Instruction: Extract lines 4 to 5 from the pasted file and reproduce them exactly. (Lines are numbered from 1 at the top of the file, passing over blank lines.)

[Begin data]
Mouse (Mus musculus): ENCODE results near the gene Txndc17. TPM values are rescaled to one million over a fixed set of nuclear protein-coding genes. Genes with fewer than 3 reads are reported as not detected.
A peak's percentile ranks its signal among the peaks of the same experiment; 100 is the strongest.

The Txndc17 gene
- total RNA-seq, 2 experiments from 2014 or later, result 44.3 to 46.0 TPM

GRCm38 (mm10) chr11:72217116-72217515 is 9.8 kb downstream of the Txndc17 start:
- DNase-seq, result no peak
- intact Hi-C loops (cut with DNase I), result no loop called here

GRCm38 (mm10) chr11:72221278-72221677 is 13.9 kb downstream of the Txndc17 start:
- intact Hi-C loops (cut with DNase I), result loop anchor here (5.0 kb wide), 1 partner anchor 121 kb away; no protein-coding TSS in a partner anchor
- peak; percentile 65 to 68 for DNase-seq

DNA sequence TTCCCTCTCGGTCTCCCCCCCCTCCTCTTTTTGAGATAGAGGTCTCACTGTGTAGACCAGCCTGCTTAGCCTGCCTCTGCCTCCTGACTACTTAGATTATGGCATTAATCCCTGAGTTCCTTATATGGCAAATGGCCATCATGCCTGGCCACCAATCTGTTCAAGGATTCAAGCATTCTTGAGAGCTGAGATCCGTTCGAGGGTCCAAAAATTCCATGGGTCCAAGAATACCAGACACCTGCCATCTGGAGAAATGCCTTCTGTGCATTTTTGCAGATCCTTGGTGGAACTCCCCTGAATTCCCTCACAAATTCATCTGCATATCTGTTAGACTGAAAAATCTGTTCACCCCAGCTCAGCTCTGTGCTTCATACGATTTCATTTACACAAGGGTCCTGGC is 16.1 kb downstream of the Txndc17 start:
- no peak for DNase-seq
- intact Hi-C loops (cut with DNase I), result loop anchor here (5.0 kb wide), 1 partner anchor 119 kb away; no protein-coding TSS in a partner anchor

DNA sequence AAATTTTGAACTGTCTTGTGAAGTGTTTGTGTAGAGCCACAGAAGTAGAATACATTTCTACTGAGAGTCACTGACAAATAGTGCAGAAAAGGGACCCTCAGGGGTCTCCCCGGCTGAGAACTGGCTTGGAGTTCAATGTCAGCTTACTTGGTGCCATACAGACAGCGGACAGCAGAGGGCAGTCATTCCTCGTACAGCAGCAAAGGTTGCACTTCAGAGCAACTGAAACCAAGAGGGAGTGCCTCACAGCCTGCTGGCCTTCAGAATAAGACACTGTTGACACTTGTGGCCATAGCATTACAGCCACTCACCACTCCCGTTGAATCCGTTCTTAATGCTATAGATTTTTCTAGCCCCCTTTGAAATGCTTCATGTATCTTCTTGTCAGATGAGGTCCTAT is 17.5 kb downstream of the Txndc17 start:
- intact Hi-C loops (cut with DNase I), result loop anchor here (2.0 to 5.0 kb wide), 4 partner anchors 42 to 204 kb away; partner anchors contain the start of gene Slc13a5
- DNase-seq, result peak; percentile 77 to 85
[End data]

- total RNA-seq, 2 experiments from 2014 or later, result 44.3 to 46.0 TPM

GRCm38 (mm10) chr11:72217116-72217515 is 9.8 kb downstream of the Txndc17 start: